My Life in Burlesque: The Biggest B*tch of All

Insecurity, I hate you and I hate your ass face.

Here are a list of things running through my head at recent rehearsals:

  • I wish I were thinner.
  • I’m not picking this up fast enough and I’m sure people notice.
  • Why is everyone staring at me? They’re judging me, I know.
  • I wish I were thinner.
  • If I even look confused, that’s showing weakness, and I’d rather eat glass then show weakness.
  • Come to think of it, I am a walking weakness.
  • I wish I were thinner.

Before you say, “You think too much,” let me assure you that I’m fully aware I think too much. My brain can be really mean sometimes.

On paper, I’m doing okay in the world of burlesque. I dance with two different groups, and both are growing by leaps and bounds. I recently had another successful audition, and my holiday solo was well-received. Despite the fact that I am not thin and never will be (damn you, genes)…well, no one in the audience has complained.

People seem to like me okay. In fact, everyone’s been warm and welcoming. Feedback is helpful and constructive. No question has gone unanswered, no difficult step unexplained. No one has shamed my body or my looks or my dancing, ever.

Unfortunately, my brain can do bad all by itself.

Believe me, I’m not fishing for compliments here. I just genuinely wonder, some days, how a mess like me got in two of the best groups in the city. I will never be a star in the world of burlesque. I know that and I’ve accepted it. I don’t have that quality, I just work my butt off and hope for the best.

I feel odd talking too openly about this to other dancers. Like I said, weakness. I’m too new to the community and I fear I’m already seen as a sniveling wreck. Not exactly the girl you want to book for shows or, you know, interact with at all.

In some ways, I know I shouldn’t be writing this post at all, but I want to be open with someone — anyone — about my journey in this world. Believe me, I still love it. I wouldn’t be putting in so much time if I didn’t. There is literally nothing like being on stage and I want to do it until they decide I can’t anymore.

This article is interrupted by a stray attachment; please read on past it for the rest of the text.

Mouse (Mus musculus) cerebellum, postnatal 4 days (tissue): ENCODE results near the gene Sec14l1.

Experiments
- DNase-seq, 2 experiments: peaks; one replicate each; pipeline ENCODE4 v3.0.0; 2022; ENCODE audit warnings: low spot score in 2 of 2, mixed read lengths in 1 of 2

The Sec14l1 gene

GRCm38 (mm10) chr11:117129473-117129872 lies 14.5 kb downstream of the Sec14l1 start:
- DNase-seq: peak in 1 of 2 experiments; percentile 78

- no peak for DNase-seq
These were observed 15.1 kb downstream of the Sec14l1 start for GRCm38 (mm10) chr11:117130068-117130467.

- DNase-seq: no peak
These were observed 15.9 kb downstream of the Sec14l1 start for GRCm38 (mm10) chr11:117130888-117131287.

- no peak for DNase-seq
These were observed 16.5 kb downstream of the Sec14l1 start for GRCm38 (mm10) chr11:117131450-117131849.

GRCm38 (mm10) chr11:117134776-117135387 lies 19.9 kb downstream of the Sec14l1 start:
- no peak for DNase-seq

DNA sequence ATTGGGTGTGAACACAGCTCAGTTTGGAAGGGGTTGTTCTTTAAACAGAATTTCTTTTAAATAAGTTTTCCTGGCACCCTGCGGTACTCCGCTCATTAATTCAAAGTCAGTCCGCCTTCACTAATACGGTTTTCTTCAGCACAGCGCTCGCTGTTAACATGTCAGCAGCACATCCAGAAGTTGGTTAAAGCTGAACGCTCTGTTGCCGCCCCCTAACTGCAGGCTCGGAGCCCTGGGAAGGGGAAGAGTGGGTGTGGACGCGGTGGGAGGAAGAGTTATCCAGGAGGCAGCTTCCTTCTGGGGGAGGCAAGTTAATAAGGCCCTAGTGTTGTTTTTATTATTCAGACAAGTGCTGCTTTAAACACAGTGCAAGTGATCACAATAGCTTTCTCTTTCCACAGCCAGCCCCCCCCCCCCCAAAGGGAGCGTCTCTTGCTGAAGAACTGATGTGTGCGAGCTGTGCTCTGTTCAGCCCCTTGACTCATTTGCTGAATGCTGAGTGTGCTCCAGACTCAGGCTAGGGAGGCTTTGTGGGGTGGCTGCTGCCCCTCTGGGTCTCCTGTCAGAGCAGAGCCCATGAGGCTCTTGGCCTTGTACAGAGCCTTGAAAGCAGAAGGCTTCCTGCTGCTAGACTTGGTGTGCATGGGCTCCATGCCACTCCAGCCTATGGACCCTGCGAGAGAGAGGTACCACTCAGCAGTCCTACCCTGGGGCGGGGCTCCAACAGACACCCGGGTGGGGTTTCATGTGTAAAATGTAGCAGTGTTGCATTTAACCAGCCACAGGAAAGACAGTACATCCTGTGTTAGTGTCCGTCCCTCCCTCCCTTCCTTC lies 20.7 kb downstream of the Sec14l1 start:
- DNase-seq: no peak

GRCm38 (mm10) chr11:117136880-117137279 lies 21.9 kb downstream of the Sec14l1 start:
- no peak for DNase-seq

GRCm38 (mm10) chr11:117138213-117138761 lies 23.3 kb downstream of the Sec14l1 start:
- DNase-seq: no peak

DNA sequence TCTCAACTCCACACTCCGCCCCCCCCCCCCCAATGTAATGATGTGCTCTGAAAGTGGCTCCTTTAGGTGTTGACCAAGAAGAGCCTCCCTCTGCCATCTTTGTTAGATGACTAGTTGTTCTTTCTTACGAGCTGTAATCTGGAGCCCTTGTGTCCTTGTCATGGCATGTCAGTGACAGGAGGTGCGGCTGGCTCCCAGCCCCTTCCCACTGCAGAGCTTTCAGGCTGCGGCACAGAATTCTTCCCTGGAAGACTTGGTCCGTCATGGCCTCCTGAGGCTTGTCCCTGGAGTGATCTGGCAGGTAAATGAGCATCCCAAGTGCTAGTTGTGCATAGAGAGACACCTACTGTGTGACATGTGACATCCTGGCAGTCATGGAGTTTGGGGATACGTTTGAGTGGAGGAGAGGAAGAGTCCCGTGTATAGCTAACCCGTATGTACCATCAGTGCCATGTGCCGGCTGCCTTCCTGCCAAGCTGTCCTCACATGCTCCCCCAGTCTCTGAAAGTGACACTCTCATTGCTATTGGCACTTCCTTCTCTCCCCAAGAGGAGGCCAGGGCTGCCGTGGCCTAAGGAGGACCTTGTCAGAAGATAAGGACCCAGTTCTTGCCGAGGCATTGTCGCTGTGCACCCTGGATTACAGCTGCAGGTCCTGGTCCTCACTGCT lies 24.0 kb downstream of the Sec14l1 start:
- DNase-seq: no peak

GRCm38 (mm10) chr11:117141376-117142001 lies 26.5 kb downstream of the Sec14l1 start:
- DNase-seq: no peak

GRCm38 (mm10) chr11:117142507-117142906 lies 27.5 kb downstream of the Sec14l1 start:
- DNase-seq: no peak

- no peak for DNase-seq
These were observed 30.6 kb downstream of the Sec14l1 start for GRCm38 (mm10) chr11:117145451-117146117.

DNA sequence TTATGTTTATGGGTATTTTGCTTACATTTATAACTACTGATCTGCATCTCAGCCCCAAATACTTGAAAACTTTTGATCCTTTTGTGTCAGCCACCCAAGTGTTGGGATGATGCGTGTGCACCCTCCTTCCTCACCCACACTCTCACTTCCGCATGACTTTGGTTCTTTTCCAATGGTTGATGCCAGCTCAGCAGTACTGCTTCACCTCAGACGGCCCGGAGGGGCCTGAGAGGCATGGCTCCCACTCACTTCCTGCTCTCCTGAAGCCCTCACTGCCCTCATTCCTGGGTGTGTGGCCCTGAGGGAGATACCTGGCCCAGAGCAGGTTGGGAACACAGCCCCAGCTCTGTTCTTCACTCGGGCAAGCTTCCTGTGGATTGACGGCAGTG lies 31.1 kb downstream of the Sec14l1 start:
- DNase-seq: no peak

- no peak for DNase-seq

That said, when I decided to write this column, I resolved to be honest about the joy of performing and the stuff that is hard for me. The cliché is true: I’m my own worst enemy. And I know it’ll get better, but until then I’ll be putting on my bravest face and rehearsing away.

I unabashedly love the 2000 ode to dance insecurity, Center Stage. In one of the final scenes, where Midwestern ballerina Jody Sawyer has finally made good, she confesses to the ballet master and mistress she has feared all year:

But I’m not you, and I’m not perfect. I’m just me. And I’m starting to think I like that even better.

Maybe I’ll get there someday, and I’ll never feel this way again.

I hope so.

By Emma Glitterbomb

Emma Glitterbomb is a burlesque dancer in Chicago. Writer by day and vixen by night, she's a proud company member of Gorilla Tango Burlesque and a founding member of Madame Hatter's Moonlight Marauders. Emma has danced with Beast Women, the Better Boobie Bureau, Festival of Flesh, the Kiss Kiss Cabaret, the comedy show Menage a Hah! and the blues band Miss Jackie and the Sass. Say bonjour at eglitterbomb(at)gmail(dot)com.

3 replies on “My Life in Burlesque: The Biggest B*tch of All”

When I woke up this morning I was like “Please let Glitterbomb have some wisdom to share” and boom, here was this article – exactly what I needed – a reminder that we all feel like this sometimes. If we’re looking at you, it’s because we look up to you. And because you look way too good in that corset. xo

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